Mexico's foreign trade in the first half of 2023

Inegi reported this Thursday Mexico‘s foreign trade statistics for the first half of 2023, with a deficit of 6.344 billion dollars.

On the one hand, Mexican exports totaled 291,968.5 million dollars, this is an increase of 3.9% year-on-year.

On the other hand, imports to Mexico totaled 298,312.3 million dollars, an increase of 1.6% year-on-year.

What stands out in the context of these data? The trade war between the United States and China, the war between Russia and Ukraine, the appreciation of the peso against the dollar and the increase in the Federal Reserve‘s short-term interest rate from 5.1% to 5.3%, the highest level since 2001.

While Mexico’s oil exports fell 23.4% year-on-year, to 15,761.7 million dollars in the first half of the current year, non-oil foreign sales rose 6.1%, to 276,206.8 million dollars.

Within non-oil exports, the results were as follows: extractive exports totaled 4,989.5 million dollars (+9.1% year-on-year), agricultural exports amounted to 12,324.7 million dollars (+4.3%) and manufacturing exports totaled 258,892.5 million dollars (+6.1%).

As part of the highlights in foreign trade, on January 11, 2023, the panel overseeing a dispute between Mexico/Canada and the United States regarding the U.S. interpretation of certain requirements used to calculate the regional value content for passenger cars and light trucks under the USMCA rejected the U.S. view that the regional value content of a vehicle as a whole should be determined using the percentage of regional value content corresponding to each part of the vehicle that individually meets the regional content requirements.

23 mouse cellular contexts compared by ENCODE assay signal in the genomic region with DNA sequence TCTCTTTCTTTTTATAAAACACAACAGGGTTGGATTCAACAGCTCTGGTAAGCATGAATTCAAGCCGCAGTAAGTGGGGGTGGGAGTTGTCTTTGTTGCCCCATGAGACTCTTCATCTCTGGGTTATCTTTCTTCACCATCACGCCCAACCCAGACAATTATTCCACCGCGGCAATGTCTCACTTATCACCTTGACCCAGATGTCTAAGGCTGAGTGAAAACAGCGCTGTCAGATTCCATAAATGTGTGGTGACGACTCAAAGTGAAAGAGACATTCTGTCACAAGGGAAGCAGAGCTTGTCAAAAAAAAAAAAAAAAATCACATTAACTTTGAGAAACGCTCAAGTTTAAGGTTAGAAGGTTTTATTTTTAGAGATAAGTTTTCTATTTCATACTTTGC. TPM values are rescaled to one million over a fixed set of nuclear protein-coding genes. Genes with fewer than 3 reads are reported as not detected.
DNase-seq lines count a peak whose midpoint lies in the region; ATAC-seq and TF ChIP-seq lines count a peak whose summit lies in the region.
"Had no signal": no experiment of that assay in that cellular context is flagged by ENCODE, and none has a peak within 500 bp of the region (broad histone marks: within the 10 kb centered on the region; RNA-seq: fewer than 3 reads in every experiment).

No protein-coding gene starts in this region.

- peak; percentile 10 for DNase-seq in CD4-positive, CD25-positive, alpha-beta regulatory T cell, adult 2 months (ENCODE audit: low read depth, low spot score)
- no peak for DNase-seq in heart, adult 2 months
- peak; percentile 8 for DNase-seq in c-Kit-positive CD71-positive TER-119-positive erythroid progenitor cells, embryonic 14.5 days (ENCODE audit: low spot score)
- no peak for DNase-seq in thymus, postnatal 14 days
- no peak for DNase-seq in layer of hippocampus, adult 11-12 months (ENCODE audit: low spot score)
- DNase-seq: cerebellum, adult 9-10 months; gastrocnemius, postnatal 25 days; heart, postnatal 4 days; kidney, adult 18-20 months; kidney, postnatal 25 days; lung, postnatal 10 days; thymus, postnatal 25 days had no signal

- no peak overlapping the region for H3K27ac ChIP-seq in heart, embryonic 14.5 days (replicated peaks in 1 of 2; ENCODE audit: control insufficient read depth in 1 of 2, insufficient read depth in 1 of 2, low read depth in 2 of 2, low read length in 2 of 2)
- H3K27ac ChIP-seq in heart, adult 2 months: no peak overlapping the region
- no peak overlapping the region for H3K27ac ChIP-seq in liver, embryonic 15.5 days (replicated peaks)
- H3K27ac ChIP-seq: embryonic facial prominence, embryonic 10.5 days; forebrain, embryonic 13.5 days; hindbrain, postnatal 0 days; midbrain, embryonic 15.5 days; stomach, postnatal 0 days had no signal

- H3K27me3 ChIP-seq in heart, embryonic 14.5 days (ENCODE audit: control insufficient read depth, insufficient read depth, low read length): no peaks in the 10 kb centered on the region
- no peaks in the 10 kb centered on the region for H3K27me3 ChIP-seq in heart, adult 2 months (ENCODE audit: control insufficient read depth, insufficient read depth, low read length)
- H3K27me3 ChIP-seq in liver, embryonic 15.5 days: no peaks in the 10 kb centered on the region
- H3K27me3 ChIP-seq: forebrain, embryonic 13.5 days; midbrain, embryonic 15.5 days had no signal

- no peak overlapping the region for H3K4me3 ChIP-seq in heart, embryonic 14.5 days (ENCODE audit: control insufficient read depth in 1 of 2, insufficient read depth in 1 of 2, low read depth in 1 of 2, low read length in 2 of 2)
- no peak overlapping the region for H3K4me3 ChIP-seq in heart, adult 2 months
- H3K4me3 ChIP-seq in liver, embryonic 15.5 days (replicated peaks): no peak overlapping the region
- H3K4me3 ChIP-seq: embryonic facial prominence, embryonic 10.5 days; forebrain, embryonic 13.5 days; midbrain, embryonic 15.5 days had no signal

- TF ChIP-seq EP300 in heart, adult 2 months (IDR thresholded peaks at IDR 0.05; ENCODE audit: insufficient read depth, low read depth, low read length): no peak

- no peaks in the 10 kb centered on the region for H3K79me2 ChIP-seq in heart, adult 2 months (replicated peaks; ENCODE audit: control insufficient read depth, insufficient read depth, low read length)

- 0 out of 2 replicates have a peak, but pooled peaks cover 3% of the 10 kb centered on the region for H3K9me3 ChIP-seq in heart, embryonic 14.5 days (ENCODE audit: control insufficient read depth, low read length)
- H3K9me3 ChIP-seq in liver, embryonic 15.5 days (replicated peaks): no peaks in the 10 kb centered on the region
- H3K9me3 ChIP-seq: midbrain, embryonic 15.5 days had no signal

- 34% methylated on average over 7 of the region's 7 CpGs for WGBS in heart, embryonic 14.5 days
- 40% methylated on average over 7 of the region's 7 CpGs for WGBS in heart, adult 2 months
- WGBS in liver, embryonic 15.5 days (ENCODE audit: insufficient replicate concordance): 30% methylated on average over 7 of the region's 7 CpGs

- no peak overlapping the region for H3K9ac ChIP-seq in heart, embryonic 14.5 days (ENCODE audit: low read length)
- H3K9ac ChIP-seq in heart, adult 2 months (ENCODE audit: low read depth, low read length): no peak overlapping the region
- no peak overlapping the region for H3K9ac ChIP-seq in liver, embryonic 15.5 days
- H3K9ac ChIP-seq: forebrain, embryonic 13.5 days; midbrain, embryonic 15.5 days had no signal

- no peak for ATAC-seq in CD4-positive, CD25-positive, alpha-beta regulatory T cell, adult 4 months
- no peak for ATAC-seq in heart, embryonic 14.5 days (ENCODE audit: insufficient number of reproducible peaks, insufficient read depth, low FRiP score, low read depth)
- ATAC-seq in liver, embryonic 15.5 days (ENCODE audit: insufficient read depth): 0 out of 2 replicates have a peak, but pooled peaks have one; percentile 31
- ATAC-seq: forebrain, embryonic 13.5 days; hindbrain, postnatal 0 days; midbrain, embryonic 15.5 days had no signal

Instead, the panel held that essential parts that have met the minimum percentage of regional content established in the USMCA will count as wholly «originating in the region» for purposes of calculating the regional content of the vehicle as a whole.

Foreign trade

Another important recent development occurred in mid-July, with the signing of the United Kingdom’s accession to the Trans-Pacific Partnership Agreement (CPTPP).

With this, this trade bloc will be extended to Europe and for the first time will have a new non-founding member.

CPTPP is a Free Trade Agreement between Australia, Brunei, Chile, Canada, Japan, Malaysia, Mexico, New Zealand, Peru, Singapore and Vietnam.


Redacción Opportimes

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